Michael was up bright and early this morning and off to London to meet with four patients claiming from insurance companies or accidents in which they had been involved and for which Dr Michael will write an independent Opinion.
We are just all recovering from two weeks of wall-to-wall Olympic Games. I believe that, as a country, we acquitted ourselves very well. By that I mean the way we ran the games and how smoothly and without incident they passed off.
Now we are about to start again, this time for the Paralympics. Obviously they are more low-key than the main Olympic Games but nevertheless we have a fortnight of similar events. Personally I cannot get very excited about the Paralympics which readers might find strange coming from a man now spends his life in a wheelchair. My lack of interest derives from the handicapping of the participants. They are already is a row brewing over the length or the springiness of the metal leg substitute for amputees. At least, in this case one is comparing like with like, but the handicapping of competitors with entirely different physical or mental problems does seem to me to be almost impossible to be sure of being fair. I’m sure a great deal of time and effort has been put into attempting to handicap the competitors fairly but if it is working the way it was intended I wonder why, it seems to me, in the same people garnish the medals. How, for example, how does the handicapping committee handicap a competitor whose only handicap is that they had been diagnosed with Asburgers syndrome
For those Anglophiles amongst my readers, this is for you to play at any time you get nostalgic. Just click here.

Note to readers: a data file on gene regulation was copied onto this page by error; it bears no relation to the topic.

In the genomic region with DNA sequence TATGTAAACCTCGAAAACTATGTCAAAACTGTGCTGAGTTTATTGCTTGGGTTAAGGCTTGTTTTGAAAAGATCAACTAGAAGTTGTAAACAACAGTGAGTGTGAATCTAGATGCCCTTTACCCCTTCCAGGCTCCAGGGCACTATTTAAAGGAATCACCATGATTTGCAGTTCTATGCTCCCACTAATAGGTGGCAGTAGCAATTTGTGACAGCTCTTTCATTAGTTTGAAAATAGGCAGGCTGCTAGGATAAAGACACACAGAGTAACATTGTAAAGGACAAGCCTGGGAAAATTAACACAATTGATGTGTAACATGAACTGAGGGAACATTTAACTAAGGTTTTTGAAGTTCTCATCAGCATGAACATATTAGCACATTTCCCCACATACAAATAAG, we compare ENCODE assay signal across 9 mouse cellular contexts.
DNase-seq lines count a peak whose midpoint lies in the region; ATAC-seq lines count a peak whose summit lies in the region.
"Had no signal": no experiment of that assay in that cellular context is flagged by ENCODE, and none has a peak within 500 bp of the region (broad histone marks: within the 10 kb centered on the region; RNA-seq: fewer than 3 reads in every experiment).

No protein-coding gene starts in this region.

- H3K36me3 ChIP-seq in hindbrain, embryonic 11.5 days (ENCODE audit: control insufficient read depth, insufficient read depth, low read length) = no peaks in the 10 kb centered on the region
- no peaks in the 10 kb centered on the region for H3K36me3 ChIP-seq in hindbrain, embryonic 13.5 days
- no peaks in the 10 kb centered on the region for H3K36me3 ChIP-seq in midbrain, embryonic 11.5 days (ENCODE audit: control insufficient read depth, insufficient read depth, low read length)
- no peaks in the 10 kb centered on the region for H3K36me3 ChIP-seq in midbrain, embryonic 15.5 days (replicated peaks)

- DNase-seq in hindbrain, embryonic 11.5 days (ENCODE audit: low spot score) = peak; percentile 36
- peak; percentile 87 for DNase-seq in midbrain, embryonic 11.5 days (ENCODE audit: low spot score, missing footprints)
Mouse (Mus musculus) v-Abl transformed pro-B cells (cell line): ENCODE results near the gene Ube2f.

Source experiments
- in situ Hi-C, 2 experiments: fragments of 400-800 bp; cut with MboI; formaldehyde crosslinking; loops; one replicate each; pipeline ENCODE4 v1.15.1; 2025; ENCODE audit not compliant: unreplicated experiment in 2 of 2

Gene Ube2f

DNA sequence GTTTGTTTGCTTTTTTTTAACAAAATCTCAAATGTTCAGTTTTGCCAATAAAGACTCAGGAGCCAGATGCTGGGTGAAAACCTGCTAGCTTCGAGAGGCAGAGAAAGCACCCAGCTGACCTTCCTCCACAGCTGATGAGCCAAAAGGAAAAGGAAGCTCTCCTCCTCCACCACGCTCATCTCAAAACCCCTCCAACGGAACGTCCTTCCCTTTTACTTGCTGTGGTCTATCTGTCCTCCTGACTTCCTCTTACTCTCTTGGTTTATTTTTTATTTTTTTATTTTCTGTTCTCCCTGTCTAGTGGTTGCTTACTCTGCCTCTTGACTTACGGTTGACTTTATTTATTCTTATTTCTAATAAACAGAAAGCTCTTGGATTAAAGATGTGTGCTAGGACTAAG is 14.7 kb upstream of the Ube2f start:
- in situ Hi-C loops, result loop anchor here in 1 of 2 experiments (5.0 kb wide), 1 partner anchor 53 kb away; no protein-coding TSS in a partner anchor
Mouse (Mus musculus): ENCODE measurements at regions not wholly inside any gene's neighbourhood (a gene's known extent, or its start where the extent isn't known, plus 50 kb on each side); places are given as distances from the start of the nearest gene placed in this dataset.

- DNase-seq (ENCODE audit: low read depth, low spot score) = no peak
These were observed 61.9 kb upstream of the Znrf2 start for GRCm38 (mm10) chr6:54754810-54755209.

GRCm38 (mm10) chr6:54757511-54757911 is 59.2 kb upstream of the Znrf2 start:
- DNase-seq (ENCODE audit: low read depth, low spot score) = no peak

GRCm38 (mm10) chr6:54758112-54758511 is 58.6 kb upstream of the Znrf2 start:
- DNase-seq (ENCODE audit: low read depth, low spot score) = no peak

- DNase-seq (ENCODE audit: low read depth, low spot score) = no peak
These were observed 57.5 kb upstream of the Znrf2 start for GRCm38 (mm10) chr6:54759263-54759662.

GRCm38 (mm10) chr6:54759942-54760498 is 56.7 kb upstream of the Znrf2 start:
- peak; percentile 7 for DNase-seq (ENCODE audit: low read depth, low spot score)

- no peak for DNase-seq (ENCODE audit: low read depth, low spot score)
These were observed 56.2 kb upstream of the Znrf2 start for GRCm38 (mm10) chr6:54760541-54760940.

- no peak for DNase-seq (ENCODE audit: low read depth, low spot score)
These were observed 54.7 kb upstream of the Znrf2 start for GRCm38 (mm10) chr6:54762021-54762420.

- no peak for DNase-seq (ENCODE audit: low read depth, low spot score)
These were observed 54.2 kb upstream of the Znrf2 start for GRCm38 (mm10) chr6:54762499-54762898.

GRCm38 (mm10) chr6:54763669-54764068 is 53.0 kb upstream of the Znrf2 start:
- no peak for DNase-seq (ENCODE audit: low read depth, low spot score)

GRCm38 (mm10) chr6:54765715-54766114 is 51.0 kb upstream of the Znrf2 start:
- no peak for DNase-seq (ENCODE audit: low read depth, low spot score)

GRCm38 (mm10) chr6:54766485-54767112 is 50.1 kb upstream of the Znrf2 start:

We woke to a beautiful morning. Being Tuesday a perfect day to visit the golf club and see my fellow members of the geriatric club. We left as usual with Ollie and his Friendly Wheelchair Service, arriving around 10.30 and headed off across the course speaking to various members that we met. Just before 12.30 we headed back to the golf club and joined those members who had finished their round and were sitting outside in the sunshine. Although I felt perfectly well, when it came to it I didn’t feel like a drink and did not want any lunch. Couple this with no desire for one of my small cigars and you can imagine that I was concerned. I stuck it out until 2.15 when Ollie, he of the Friendly Wheelchair Service, picked us up again for the journey home.
Then suddenly, it came to me in a flash. This was probably the last time I would come to the club. A club which had become part of my life. It is a very special club which quite apart from the wonderful course (The Sacred Nine) all of its members are hand picked that is to say voted in on the basis that the committee believe they will be compatible with the existing Worlington members. I could not begin to recount the pleasure that I had received as one of this happy band.
All the time that we were there members came up to greet me warmly and effusively. In When it came time to leave, one after the other day came up, many of them, I believe, now realising that this really was farewell and they may never see me at the club again. This was obvious to me as some of them gave me a bit of a hug, or a stroke or squeeze, more than a normal, simple goodbye. Many of them, I believe, realised that they were probably seeing me for the last time and, as a member who had played once or twice a week and taken a very active part in the competitions or special days, I might be missed,